Tuesday, April 29, 2008

Kiskadee Waterecolor Painting

The large, yellow-breasted flycatcher, the Great Kiskadee is seen on tree limbs, electric wires and flying overhead throughout Bermuda. You hear its call, 'KISS-ka-DEE" from morning until night. In the very early morning I heard other birds - mourning doves, sparrows, cardinals, a parrot. But when the sun was high, the Kiskadees started. They drowned out the sound of the other birds. They drowned out the traffic. They drowned out the neighbors. I did not see them at the beach, so at least they did not drown out the ocean!
The flamboyant Kiskadees are native to southern Texas and Louisiana and further south to Argentina. Introduced from Trinidad in 1957 to control the Anolis lizard, they feel exceptionally at home in Bermuda. They did not control the lizard, although they do eat lizards along with seeds, fruit, small fish and mainly insects. Both males and females aggressively defend their nests from predators and competing birds.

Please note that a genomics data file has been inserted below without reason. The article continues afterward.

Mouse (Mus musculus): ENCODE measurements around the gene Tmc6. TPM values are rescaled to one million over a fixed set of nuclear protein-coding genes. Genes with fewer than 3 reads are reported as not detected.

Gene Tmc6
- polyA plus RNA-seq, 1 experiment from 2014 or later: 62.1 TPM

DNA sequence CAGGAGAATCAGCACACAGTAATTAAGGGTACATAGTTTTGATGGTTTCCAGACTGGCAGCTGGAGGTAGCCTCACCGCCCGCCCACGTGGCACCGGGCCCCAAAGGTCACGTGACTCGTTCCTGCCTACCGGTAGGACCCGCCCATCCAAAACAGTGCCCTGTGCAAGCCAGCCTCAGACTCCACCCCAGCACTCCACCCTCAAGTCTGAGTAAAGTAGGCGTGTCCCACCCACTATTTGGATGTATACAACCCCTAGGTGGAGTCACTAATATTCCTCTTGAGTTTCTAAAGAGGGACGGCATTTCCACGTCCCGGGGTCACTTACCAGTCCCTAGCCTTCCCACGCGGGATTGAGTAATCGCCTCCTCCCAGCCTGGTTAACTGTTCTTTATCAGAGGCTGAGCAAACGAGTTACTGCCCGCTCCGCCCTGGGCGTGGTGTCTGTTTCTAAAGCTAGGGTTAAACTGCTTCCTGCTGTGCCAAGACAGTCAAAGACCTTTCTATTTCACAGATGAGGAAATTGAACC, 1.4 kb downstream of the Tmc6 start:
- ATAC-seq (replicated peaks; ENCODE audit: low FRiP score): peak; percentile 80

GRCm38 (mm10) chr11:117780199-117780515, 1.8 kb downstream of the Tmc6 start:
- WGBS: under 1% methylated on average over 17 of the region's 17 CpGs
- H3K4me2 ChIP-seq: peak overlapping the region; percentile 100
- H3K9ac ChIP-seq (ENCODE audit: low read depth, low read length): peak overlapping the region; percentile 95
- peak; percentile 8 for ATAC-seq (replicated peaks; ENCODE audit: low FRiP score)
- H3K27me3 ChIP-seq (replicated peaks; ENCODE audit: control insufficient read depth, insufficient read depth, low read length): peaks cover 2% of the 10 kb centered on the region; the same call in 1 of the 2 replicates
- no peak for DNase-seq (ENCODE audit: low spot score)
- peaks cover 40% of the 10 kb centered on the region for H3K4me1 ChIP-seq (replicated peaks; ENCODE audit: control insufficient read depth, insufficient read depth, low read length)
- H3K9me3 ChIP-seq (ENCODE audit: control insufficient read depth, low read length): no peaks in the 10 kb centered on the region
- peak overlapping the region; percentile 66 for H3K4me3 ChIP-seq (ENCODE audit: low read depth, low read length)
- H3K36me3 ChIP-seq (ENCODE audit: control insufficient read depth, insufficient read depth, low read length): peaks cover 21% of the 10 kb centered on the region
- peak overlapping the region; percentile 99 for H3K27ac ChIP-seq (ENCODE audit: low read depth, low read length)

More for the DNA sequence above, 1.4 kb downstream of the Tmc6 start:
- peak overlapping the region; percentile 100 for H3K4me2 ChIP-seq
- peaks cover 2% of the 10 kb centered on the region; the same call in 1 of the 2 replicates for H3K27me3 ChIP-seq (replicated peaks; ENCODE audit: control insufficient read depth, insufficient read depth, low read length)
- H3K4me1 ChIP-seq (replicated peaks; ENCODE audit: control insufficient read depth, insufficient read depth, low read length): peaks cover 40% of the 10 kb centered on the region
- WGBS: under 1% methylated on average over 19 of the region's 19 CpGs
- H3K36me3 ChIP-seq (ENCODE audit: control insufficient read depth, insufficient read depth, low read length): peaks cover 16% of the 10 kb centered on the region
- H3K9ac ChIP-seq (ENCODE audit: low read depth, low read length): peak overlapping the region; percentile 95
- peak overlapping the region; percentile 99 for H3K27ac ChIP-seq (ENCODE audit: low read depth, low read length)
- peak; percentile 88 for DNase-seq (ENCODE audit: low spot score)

The morning glories in this painting are the deeper blue flowers that I saw in Bermuda vining and twining along the roadsides on walls, fences, shrubs and trees. They make a nice contrast with the bright orange nasturtiums. I saw this Kiskadee in my Bermuda sister's garden where the morning glories and nasturtium were blooming so prettily.

This painting is #19 of a series of original Zeh paintings called the BERMUDA COLLECTION. 

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